It’s that wonderful time of year again when the delicious, tangy rhubarb is ready to harvest! Rhubarb can be enjoyed by itself as a crispy treat or as a sweet delectable dessert. Try this easy to make recipe for Rhubarb Crunch!
Recipe for Rhubarb Crunch
Ingredients you will need.
- 1 1/2 C. flour
- 1 1/2 C. quick-cooking rolled oats
- 1 1/2 C. brown sugar
- 1/2 tsp. ground cinnamon
- 3/4 C. butter, cut into pieces
- 6 C. chopped rhubarb
- 1 1/2 C. sugar
- 3 T. cornstarch
- Red food coloring, optional
In a large bowl, stir together flour, oats, brown sugar and cinnamon.
Cut in butter until mixture is crumbly. The Rada Serrated Food Choppper works like a charm to do this step.
Pat half of oats mixture over bottom of a 9 x 13″ pan.
Spread rhuarb over crust layer; set aside.
In a saucepan combine 1 1/2 cups water, the sugar and cornstarch. Bring to a boil over medium heat. Cook and stir until thickened. If desired, stir in a few drops of red food coloring.
Pour hot mixture over rhubarb layer.
Sprinkle with remaining half of oats mixture and bake for 1 hour in a 350 degree oven.
Makes 15 to 20 servings!
Great Cookbooks that Make Great Gifts!
If you’re a rhubarb fanatic, this is the book for you! This new cookbook will satisfy every rhubarb craving with 101 recipes for bread, muffins, main dishes, salads, soups, cookies, bars, cakes, cobblers, condiments and beverages, all using rhubarb.
Rada offers 43 titles of very unique cookbooks that you won’t find elsewhere. Here are just a few titles:
- Quickies in the Kitchen: 30 Minute Meals
- 400 Calorie Dinners
- Campfire Cooking
- Candy Bouquets
- 9 x1 3: A Plan for your Pan
- Grills Gone Wild: Meats & Mains
- Stuffed Cookies & Cupcakes
You’ll find that Rada’s Cookbooks just can’t be beat. Try them for yourself at the Rada Kitchen Store.
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Rhubarb in America!
From The Writer’s Almanac:
On this date (January 11) in 1770, Benjamin Franklin introduced rhubarb to America. He was representing the American colonies as an ambassador in London, and sent a crate of rhubarb to his friend John Bartram. The plant, native to central Asia, had been introduced in Europe by traders; the rhubarb that Franklin sent to America had come to London from Siberia. Rhubarb first appeared in American seed catalogs in 1829, and soon became a popular ingredient in pies. John Bartram was also responsible for introducing kohlrabi and poinsettias to America.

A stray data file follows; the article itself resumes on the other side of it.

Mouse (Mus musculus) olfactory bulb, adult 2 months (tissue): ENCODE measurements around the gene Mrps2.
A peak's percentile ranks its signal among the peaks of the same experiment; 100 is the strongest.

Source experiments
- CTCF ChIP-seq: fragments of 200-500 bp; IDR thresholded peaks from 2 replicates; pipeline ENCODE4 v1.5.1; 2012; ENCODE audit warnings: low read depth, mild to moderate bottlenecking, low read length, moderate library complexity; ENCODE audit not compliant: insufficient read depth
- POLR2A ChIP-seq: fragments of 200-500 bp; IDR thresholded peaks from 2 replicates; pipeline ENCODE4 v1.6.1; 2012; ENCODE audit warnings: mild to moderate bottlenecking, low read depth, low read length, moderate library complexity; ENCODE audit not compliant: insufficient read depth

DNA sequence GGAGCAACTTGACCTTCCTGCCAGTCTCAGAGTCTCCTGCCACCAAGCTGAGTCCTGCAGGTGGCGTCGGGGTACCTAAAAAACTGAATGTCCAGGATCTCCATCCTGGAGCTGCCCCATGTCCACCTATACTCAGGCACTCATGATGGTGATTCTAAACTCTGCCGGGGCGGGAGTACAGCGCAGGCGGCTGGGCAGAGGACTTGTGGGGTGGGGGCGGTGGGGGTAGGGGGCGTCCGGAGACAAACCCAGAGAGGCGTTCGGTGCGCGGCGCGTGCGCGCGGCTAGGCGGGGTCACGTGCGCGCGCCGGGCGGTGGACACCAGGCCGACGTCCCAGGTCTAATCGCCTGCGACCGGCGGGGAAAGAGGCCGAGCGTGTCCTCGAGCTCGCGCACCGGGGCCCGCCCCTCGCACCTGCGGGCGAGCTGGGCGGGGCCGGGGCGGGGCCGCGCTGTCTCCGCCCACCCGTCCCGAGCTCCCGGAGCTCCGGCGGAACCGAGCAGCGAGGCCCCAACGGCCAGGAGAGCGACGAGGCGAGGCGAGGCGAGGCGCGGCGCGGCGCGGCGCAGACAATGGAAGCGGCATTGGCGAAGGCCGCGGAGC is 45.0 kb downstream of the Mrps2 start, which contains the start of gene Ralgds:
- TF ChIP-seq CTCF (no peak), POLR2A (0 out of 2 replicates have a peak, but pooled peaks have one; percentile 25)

Watch and Follow Along!
You can do it too! Make your very own pan of Rhubarb Crunch with this helpful video.
Hi, Kristy in the Rada Kitchen. Today I’m making a recipe out of our rhubarb cookbook, “101 Recipes Using Rhubarb”. Not just pies and desserts, it has cookies, breads and even some main dishes that all use rhubarb. Today I’m going to make the Rhubarb Crunch.
The ingredients you need for the Rhubarb Crunch is a cup and a half of all-purpose flour, a cup and a half of quick cooking rolled oats, a cup and a half of brown sugar, a half of teaspoon of cinnamon, three quarter cup of butter that has been cut into pieces, three tablespoons of cornstarch, cup and a half of regular white sugar, and optional red food coloring and then you’ll need 6 cups of chopped rhubarb, fresh or frozen.
So I went out to my garden and I cut some fresh rhubarb for this recipe. Now you want rhubarb that’s about 12 to 24 inches and with the Rada Serrated Paring Knife, that’s the best I have found for tough woody vegetables like this. And you’re going to cut off the leaf and then to the bottom maybe a couple of inches off the bottom. And then you’ll want to wash the rhubarb after you get it cut. I want to show you how well this serrated paring knife works. I just take a bundle and it just slices right through. This knife has little tiny serrations, it’s like a little saw and it cuts through all that stringy, fibers in this rhubarb. Super easy. Alright, so I have my six cups of rhubarb. Before I started chopping this I preheated my oven to 350 degrees.
And now we’re going to mix the cup and a half of flour, the quick cooking oats, the brown sugar, the cinnamon, I’m just going to stir that together. Now to this you are going to add the butter that I had cut up into little pieces. And then I’m going to use the Rada Food Chopper. So with this food chopper I am going to cut my butter into the flour, oat mixture until it gets all crumbly. Now this is the serrated one we also have a plain edge one. This is good to do this, you could also chop nuts with it, you could cut up celery, potatoes, anything to make potato salad. So now I have all the butter and sugar all mixed in with the oats and we’re going to spread half of this mixture on the bottom of a 9 X 13” pan and I’m going to use the Rada Rectangular Baker. And I’m going to evenly spread that out and then you’re going to take you’re six cups of rhubarb and put that over the crust.
So now we are going to go to the stovetop and we’re going to mix a cup and a half of water, our sugar, our cornstarch and our food coloring and that will be a sauce that we’ll pour over our rhubarb in the pan.
In a small saucepan, combine a cup and a half of water, cup and a half of sugar, and three tablespoons of cornstarch. Mix that together and put it on a medium heat and bring that to a boil. Stir the mixture until it boils and gets thick and it gets clear too. Now this is when you add a couple drops of food coloring if you want. It gives it more of a red rhubarb color. And then we are going to pour this hot mixture over our rhubarb in our pan. And then the other half of our crumb mixture we’ll sprinkle over the top.
Bake this in a pre-heated 350 degree oven for 1 hour.
The Rhubarb Crunch has baked in the oven for an hour and I let it cool just slightly. You can serve this warm or cold. It’s a delicious, easy dessert. Rhubarb Crunch, one of 101 recipes in our Rhubarb Cookbook.
End of Transcript.